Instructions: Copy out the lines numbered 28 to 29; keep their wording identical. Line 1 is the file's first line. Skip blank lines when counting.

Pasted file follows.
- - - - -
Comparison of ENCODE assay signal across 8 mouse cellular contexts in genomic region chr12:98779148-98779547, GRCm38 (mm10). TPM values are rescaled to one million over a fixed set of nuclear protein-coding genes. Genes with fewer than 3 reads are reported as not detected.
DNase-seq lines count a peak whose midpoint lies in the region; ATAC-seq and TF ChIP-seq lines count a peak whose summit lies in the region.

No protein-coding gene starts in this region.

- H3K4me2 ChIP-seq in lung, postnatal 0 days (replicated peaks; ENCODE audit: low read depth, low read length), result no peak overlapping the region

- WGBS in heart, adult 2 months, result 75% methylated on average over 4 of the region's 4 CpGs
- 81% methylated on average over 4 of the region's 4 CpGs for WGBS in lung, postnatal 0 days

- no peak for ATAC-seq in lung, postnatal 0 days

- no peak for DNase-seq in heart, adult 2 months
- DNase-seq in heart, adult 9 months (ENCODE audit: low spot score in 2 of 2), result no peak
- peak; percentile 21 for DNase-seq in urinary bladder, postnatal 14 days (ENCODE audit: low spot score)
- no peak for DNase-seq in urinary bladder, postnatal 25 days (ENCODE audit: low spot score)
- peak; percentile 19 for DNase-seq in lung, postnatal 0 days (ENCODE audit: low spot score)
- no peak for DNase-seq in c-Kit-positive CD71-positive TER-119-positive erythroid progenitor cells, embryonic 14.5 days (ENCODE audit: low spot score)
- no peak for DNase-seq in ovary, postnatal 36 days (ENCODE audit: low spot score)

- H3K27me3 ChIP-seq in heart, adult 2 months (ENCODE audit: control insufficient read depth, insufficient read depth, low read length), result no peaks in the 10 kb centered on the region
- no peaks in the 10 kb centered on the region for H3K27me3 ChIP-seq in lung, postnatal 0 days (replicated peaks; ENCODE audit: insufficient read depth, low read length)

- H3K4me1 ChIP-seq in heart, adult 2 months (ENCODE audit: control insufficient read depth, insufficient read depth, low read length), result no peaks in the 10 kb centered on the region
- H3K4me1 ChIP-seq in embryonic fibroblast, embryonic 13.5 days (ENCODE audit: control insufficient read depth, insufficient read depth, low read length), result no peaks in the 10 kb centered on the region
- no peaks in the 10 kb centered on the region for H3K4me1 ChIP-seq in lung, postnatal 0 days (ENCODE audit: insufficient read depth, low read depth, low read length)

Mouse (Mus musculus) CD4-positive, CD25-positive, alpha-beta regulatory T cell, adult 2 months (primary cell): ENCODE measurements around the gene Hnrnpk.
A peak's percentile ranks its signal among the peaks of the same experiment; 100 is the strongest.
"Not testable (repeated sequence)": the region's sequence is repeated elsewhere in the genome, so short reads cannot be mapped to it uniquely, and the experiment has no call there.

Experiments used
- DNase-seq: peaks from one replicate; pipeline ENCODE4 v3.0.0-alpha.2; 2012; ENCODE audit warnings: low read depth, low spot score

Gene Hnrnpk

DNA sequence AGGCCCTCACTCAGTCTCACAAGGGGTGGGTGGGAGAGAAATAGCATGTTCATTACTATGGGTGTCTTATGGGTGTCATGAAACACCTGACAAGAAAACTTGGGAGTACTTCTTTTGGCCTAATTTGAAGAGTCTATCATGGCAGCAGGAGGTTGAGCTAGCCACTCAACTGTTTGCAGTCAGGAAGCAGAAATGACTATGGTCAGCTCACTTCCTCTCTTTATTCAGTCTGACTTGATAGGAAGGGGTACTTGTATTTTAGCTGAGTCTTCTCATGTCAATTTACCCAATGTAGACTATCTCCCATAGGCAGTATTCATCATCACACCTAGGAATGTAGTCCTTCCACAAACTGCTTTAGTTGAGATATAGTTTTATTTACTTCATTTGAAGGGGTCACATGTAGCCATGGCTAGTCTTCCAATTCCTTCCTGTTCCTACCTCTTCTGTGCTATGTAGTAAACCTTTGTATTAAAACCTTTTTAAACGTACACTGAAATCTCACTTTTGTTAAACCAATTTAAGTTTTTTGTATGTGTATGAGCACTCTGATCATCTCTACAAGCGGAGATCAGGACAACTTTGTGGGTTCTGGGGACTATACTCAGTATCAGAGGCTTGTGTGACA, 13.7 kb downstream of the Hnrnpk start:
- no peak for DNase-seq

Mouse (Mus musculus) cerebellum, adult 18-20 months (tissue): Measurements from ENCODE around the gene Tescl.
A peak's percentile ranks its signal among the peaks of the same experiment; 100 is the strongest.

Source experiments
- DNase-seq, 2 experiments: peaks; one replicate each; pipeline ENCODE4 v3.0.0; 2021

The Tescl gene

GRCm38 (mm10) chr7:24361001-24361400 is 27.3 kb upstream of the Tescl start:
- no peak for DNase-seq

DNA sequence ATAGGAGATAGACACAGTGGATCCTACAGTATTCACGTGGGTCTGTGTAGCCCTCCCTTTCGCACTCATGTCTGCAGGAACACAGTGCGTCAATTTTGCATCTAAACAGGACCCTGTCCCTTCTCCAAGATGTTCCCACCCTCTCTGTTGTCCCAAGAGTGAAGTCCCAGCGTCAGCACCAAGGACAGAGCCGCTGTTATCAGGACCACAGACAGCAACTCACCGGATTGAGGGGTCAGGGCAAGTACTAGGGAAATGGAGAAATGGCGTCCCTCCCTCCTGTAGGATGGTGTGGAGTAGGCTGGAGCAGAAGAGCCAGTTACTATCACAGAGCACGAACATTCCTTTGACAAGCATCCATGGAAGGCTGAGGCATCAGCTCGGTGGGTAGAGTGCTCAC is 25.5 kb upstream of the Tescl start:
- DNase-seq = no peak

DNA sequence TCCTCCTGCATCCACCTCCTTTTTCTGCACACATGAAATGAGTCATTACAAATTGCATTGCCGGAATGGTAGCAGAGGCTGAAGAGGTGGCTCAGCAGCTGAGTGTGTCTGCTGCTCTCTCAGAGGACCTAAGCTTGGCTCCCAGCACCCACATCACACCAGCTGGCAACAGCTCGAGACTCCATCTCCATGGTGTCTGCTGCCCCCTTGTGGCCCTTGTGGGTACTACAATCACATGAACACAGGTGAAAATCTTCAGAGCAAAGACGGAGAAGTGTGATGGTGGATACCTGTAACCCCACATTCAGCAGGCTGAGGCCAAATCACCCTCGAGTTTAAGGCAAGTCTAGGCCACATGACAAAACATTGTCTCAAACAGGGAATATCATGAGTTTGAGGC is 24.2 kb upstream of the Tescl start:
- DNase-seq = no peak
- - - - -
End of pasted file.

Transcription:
Mouse (Mus musculus) cerebellum, adult 18-20 months (tissue): Measurements from ENCODE around the gene Tescl.
A peak's percentile ranks its signal among the peaks of the same experiment; 100 is the strongest.